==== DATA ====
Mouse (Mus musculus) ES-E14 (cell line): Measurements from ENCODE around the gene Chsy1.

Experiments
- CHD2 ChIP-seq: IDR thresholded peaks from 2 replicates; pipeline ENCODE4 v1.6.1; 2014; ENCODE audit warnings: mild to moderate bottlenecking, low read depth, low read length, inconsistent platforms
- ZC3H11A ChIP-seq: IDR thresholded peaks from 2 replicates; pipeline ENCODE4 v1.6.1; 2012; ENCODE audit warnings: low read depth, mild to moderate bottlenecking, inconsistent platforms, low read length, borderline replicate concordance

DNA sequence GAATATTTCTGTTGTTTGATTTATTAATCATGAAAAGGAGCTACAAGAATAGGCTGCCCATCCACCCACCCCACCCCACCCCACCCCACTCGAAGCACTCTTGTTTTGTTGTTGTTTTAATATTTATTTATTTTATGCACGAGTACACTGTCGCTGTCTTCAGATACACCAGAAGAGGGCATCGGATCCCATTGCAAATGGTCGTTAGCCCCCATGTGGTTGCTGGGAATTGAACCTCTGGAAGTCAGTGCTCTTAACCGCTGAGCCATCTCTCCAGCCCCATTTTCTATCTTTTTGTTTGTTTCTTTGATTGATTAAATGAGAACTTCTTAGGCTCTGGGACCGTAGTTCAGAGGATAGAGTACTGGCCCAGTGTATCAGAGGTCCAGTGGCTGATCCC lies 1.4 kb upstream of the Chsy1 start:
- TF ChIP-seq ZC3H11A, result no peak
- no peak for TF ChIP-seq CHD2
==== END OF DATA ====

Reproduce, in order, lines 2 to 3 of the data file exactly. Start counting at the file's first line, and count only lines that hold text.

Experiments
- CHD2 ChIP-seq: IDR thresholded peaks from 2 replicates; pipeline ENCODE4 v1.6.1; 2014; ENCODE audit warnings: mild to moderate bottlenecking, low read depth, low read length, inconsistent platforms